Future of Java 'Constrained by Oracle's Business Model,' Analysts Say
The future of Java under the stewardship of Oracle will be shaped by that company's business model, say Forrester Research analysts. Where Sun Microsystems used free Java to sell its hardware, Oracle, which is primarily a software company, is unlikely to see Java in a different light.
In their new report, "The Future of Java," primary authors John R. Rymer and Jeffrey S. Hammond point out that, since it acquired Sun Microsystems, Oracle has "methodically consolidated its control, herded the unruly Java community onto a single path, and started producing new releases of the core runtime after a four-year lapse."
They point to four developments that signal changes in Java's path, for which Oracle is largely responsible, including the approval for a road map for Java SE 7 and 8, which Sun failed to get done; Oracle's lawsuit against Google to halt use of its Dalvik virtual machine (VM), which action they see as likely to reduce independent innovation in the Java core (Java SE) "at a time when that technology needs a major refresh to keep up with developer requirements and platform competition"; a reinvigorated partnership with IBM and Apple, both of which committed to Oracle's OpenJDK; and the loss of the Apache Software Foundation's support for the Java Community Process.
Rymer and Hammond also list the key characteristics of what they call Oracle's "new world order" for Java. Among other things, the analysts expect Oracle to manage Java to serve the enterprise first, to push to make sure that OpenJDK will be the only Java runtime available under an open source license, to govern Java through an oligarchy or even a duopoly, to seek a "comeback" for Java EE (which has been losing ground to frameworks for years), and to look to the millions of mobile devices now running Java to generate more revenue.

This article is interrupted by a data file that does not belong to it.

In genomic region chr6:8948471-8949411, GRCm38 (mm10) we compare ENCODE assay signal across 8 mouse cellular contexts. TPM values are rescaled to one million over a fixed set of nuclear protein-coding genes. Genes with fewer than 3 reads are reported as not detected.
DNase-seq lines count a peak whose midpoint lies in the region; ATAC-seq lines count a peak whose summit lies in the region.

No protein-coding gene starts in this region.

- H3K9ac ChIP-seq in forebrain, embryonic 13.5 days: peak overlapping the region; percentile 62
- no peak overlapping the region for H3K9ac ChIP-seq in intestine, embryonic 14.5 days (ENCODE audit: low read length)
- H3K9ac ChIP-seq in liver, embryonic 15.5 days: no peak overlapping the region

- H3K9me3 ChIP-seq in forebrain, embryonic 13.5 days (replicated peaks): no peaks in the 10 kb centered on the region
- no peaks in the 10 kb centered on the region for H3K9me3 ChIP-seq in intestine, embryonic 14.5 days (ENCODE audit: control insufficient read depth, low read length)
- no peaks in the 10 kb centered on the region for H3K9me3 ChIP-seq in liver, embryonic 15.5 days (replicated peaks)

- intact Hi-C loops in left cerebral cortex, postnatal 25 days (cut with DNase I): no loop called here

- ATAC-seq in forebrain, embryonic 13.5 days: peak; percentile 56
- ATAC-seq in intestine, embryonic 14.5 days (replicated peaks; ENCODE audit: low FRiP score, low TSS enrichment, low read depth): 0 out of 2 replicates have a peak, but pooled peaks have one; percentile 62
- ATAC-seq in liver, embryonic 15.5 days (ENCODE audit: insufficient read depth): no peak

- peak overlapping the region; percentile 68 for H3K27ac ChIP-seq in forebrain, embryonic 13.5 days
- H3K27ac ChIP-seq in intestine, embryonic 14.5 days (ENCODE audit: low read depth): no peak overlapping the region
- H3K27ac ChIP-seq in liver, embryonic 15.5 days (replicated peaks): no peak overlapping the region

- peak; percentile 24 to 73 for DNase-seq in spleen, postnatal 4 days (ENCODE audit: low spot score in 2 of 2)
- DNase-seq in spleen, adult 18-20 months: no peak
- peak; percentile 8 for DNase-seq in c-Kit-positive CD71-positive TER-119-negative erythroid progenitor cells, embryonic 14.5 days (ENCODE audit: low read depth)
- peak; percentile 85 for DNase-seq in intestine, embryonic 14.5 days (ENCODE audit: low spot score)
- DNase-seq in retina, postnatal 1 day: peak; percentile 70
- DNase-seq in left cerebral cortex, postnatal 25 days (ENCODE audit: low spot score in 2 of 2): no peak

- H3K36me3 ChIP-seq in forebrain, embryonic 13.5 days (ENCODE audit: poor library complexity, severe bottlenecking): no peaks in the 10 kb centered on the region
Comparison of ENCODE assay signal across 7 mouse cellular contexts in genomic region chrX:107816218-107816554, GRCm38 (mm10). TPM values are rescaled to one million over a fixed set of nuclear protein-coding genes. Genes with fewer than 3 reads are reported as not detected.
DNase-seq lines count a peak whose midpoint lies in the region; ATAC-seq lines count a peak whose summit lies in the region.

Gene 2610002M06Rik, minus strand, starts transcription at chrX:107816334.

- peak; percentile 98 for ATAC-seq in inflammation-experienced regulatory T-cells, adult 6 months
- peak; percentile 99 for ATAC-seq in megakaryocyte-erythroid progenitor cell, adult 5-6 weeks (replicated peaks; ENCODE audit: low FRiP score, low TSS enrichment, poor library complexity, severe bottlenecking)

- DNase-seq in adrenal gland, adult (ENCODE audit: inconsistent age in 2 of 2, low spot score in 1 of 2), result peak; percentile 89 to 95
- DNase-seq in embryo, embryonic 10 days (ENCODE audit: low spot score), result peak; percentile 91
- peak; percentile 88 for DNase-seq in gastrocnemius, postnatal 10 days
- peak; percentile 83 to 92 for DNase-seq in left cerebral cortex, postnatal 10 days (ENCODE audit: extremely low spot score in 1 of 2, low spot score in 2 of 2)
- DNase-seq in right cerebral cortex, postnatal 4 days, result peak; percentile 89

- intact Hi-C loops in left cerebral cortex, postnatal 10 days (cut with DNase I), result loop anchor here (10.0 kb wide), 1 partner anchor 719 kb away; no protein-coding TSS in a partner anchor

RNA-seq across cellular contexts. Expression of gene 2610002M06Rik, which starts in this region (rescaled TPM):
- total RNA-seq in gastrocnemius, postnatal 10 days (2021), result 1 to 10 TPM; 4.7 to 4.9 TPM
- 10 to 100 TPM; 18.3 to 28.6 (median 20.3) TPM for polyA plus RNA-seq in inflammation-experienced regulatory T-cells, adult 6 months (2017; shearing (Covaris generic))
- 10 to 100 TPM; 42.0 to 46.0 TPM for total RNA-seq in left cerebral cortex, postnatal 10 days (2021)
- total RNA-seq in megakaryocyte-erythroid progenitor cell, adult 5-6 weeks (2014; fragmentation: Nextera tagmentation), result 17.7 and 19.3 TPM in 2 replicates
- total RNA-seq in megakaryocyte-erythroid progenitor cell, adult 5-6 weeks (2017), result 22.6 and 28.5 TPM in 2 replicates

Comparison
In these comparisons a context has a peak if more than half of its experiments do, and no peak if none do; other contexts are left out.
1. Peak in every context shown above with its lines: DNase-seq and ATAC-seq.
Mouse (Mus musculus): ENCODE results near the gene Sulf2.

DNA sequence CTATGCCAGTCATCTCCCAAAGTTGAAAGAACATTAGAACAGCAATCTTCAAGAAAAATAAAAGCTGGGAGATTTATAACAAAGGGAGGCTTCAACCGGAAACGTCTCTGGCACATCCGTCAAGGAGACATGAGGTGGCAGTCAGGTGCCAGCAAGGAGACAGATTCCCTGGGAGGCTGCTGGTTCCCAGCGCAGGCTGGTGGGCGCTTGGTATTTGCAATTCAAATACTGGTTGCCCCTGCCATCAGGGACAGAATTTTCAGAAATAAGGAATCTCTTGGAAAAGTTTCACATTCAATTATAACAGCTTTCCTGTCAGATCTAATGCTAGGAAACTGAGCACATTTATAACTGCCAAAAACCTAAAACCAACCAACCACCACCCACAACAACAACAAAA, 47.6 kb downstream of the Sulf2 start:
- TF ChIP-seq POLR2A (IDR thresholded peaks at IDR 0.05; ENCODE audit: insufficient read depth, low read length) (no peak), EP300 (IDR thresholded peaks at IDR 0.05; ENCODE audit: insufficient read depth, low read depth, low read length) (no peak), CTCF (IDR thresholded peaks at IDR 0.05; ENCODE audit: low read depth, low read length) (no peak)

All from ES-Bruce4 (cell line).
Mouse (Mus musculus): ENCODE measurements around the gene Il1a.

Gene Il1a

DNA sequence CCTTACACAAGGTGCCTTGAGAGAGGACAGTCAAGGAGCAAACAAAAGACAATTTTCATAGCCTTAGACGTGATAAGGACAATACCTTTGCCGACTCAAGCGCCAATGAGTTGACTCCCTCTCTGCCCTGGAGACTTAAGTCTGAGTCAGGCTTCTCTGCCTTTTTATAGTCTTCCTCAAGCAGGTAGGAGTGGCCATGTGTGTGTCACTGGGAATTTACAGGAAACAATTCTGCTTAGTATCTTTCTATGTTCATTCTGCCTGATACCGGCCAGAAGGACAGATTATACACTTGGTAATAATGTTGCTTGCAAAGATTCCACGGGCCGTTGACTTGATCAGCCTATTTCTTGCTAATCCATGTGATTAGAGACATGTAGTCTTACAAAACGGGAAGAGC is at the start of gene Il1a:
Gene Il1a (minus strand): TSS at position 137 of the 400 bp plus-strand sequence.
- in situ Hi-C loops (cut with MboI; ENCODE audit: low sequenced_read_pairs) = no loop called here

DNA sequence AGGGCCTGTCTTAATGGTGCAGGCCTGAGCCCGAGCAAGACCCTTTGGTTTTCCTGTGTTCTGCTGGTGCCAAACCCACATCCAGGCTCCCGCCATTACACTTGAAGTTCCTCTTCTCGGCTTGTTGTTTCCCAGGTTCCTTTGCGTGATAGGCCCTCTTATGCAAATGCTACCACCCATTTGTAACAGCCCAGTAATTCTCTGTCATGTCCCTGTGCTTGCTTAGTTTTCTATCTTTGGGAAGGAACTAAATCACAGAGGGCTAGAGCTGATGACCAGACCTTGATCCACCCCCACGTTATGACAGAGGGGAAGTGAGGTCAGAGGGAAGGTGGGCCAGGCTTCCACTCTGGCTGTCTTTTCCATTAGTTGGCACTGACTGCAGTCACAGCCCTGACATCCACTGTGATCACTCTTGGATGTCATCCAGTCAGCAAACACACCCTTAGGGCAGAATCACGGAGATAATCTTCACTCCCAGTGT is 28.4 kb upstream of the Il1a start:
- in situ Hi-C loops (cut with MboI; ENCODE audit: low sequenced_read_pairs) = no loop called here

The analysts write that Oracle's Java managers have told them that "the company has made a strategic commitment to Java for its multibillion-dollar middleware and applications businesses and thus has no interest in weakening Java."
"Many application development and delivery pros working in large enterprises share Oracle's
view of the world," they add. "Clearly, though, there's a profound disagreement between the open source fans who are participants in the Java community and Oracle over how to manage Java's evolution."
The analysts view that disagreement as more than simple a failure of communication on Oracle's part, but two competing visions of Java's future: Oracle's view that Java must make money to justify its existence, versus the "open bazaar" vision that argues for wide-open opportunities to innovate on top of Java standards, reinterpret those standards and freely distribute the results.
The good news about Oracle's "new world order," the analysts argue, is that it represents no drastic shift in direction for enterprise customers. "In other words," they say, "no plan that will force customers through expensive application migrations. In many ways, Oracle's plan is to manage Java more effectively than Sun ever did."
The full report, which includes contributions from Mike Gilpin, Adam Knoll and Alissa Anderson, is for sale now on the Forrester Research Web site here.